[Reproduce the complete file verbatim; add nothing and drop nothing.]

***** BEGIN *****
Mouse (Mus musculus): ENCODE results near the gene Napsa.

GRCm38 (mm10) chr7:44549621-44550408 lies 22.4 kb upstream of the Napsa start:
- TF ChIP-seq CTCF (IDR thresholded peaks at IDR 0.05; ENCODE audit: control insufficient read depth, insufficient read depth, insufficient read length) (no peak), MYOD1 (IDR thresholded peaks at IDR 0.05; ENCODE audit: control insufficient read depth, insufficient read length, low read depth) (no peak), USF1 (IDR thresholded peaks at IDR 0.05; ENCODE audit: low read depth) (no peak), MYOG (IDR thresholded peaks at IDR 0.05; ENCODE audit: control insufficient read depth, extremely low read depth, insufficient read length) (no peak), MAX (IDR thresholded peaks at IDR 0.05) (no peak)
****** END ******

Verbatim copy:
Mouse (Mus musculus): ENCODE results near the gene Napsa.

GRCm38 (mm10) chr7:44549621-44550408 lies 22.4 kb upstream of the Napsa start:
- TF ChIP-seq CTCF (IDR thresholded peaks at IDR 0.05; ENCODE audit: control insufficient read depth, insufficient read depth, insufficient read length) (no peak), MYOD1 (IDR thresholded peaks at IDR 0.05; ENCODE audit: control insufficient read depth, insufficient read length, low read depth) (no peak), USF1 (IDR thresholded peaks at IDR 0.05; ENCODE audit: low read depth) (no peak), MYOG (IDR thresholded peaks at IDR 0.05; ENCODE audit: control insufficient read depth, extremely low read depth, insufficient read length) (no peak), MAX (IDR thresholded peaks at IDR 0.05) (no peak)